TRENTON, NJ – The Department of Environmental Protection has begun distributing 20,000 free larger J-hooks to help reduce summer flounder mortalities as part of its campaign to educate the fishing public on how to safely release summer flounder that do not meet minimum size requirements.
Summer flounder, or fluke, is one of New Jersey’s most important recreational and commercial fish species. The “If You Can’t Keep It, Save It!” campaign focuses on the proper methods and gear to use to reduce unintentional mortalities that can occur when flounder that do not meet minimum length requirements are returned to the water.
“We are asking all anglers to help protect summer flounder for future generations,” DEP Commissioner Bob Martin said. “New Jersey is fully committed to doing the right thing by using science and public education to conserve a species that is critical to the fishing culture and economy of New Jersey.”
The DEP’s Division of Fish and Wildlife, in coordination with the American Sportfishing Association and Eagle Claw Fishing Tackle Co., are distributing larger-sized J-hooks that help anglers land bigger fish and reduce the potential for discards. These hooks are available at bait-and-tackle shops. They can make a difference by reducing the number of smaller fish that are caught as well as risk of serious injury to these fish.
DEP Deputy Commissioner David Glass was joined by New Jersey Division of Fish and Wildlife staff today for the distribution of hooks at Fisherman’s Supply Co. in Point Pleasant Beach.
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“Whether you are a seasoned angler or it’s your first time fishing, it’s important for everyone who reels in a fish to be educated on the proper ways to handle them in order to best preserve current and future stocks,” Glass said.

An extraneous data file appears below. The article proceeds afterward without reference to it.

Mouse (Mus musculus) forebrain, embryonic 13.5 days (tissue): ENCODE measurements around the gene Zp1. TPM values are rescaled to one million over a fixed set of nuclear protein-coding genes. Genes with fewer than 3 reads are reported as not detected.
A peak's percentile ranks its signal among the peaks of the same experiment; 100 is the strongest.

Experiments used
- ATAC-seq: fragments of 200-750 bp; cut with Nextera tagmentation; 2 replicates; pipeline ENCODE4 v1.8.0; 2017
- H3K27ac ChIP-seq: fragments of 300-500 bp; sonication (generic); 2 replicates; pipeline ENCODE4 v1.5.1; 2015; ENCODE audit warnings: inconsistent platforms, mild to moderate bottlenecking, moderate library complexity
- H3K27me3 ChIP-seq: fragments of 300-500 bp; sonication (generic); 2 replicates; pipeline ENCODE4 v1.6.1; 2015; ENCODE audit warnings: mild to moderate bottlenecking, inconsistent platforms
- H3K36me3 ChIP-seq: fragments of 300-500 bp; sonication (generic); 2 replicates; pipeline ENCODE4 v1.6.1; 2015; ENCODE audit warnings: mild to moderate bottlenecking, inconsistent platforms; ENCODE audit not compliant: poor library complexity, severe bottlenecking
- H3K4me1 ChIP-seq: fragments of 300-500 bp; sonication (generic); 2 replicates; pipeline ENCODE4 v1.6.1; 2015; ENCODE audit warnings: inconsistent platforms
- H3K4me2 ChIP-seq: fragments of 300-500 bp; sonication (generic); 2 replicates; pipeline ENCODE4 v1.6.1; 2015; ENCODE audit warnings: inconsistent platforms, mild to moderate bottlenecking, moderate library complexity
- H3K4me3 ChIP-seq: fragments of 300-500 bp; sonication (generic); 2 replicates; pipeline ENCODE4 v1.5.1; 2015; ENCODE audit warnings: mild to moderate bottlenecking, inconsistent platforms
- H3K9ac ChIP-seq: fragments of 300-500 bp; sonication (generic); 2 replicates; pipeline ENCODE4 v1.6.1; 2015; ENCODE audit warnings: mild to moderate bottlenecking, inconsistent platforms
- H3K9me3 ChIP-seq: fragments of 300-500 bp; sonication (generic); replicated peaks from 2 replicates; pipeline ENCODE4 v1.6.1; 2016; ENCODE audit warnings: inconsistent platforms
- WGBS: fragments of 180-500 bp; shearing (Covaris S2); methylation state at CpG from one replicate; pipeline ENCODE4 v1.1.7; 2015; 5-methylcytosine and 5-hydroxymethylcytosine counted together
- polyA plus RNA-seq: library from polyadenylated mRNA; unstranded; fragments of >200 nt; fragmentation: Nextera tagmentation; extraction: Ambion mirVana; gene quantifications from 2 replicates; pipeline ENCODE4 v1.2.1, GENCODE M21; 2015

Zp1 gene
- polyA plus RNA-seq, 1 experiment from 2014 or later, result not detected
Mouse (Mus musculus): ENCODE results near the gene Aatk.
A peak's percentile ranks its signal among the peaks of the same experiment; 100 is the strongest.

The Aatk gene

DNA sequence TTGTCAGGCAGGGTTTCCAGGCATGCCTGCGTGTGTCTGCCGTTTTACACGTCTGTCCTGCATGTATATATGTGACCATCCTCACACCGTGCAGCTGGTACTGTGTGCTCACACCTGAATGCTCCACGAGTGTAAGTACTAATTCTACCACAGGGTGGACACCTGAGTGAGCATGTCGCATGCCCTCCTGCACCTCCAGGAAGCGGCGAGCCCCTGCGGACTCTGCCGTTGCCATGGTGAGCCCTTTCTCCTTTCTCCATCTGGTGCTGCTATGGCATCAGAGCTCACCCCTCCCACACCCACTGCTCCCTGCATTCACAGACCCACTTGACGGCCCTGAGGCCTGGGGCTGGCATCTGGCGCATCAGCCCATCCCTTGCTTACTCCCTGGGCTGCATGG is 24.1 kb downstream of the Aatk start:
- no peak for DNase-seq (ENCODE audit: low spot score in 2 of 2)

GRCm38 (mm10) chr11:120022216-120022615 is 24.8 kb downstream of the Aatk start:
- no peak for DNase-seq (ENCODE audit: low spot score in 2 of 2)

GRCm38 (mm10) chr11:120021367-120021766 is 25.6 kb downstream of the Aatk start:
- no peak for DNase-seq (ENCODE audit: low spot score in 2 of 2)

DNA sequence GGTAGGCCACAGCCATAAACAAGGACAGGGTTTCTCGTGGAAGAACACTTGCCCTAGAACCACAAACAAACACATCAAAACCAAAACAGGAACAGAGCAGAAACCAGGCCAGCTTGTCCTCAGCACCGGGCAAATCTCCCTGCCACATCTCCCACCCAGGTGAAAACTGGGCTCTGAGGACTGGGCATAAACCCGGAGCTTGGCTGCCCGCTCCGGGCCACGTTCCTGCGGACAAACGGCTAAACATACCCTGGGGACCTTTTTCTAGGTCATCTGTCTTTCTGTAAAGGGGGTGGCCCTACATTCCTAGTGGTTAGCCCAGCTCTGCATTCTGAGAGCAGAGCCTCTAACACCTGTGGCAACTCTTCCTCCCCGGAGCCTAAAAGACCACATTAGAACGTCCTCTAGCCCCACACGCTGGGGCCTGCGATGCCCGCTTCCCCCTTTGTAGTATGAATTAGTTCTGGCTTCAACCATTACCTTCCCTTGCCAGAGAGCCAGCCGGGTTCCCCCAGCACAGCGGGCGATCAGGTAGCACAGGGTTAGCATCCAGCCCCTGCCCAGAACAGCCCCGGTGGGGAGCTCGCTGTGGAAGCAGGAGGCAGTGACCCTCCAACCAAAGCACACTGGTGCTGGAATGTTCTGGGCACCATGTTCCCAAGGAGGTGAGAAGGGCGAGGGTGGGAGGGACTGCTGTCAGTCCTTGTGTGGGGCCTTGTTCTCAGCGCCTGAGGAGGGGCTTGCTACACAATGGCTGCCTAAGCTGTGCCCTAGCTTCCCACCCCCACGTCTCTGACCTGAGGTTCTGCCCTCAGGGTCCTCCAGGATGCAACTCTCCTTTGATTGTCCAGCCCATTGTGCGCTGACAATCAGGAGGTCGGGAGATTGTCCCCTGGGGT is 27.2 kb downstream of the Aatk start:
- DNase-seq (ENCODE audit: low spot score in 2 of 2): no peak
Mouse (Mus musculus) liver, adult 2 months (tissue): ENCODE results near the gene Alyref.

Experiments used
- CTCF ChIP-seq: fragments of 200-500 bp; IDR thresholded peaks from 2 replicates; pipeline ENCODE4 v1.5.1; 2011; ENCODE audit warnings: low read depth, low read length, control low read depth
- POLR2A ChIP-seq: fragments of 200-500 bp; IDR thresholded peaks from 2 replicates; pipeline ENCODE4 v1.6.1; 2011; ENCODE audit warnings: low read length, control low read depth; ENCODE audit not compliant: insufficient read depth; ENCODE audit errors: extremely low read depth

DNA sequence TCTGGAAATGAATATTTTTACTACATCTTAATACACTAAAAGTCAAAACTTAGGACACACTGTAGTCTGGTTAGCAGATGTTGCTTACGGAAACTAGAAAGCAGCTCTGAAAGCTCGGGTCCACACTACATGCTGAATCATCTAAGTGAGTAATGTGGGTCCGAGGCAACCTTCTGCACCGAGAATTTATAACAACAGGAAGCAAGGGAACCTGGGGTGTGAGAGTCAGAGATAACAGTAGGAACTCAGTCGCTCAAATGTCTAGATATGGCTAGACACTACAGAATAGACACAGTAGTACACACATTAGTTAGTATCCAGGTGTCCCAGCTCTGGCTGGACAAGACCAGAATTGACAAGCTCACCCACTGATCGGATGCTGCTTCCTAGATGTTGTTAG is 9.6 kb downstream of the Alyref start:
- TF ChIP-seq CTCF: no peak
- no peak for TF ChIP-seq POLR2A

For a list of shops, click on the logo above or visit: www.SaveFluke.nj.gov or follow the New Jersey Division of Fish and Wildlife on Facebook at NJFISHANDWILDLIFE.
The “If you Can’t Keep It, Save It” campaign builds upon the FishSmart campaign promoted by the National Oceanic and Atmospheric Administration (NOAA). It features distribution of print and electronic brochures to anglers registered through the state’s Saltwater Registry, charter and party boat operations, bait-and-tackle shops and members of fishing organizations, as well as radio public-service announcements and newspaper advertisements. The DEP’s Division of Fish and Wildlife is also doing outreach through its website, email lists and social media.
U.S. Department of Commerce Secretary Wilbur Ross recently affirmed New Jersey’s size, bag limit and season length regulations for the current summer flounder season. NOAA falls under the jurisdiction of the Commerce Department.
The summer flounder season in New Jersey began May 25 and runs through Sept. 5. The minimum size is 18 inches for summer flounder for most coastal waters, including the ocean, estuaries and creeks. Anglers in these areas may keep three legally sized fish per day. The size limit for Delaware Bay is 17 inches, with a three-fish per day limit. At Island Beach State Park the size limit for shore fishing is 16 inches, with a daily two-fish limit.
As part of its campaign, the Division of Fish and Wildlife encourages anglers to follow these techniques:
- Plan ahead – Expect to release fish and have the necessary equipment to do so, including de-hookers and nets; more experienced anglers may also consider using a recompression tool, a device that allows fish to be returned to the water at a safer depth.
- Use appropriate gear – Use gear suited to the size of the fish that you are trying to catch; 5/0 to 7/0 size hooks are recommended to successfully land bigger fish and reduce discards.
- Handle fish carefully – Use knotless, rubberized landing nets and rubberized gloves to avoid removing the protective slime layer on fish and help ensure survival when the fish is returned to the water.
Earlier this year, a regional fisheries management board voted to increase the size of fish that could be legally taken in New Jersey, a move that could have had severe economic impacts on the shore tourism economy.
The DEP provided NOAA with data that demonstrated that the increased size limit would have resulted in high rates of discard mortalities and would have forced anglers to keep female breeder fish, which account for the vast majority of the largest fluke found in New Jersey waters.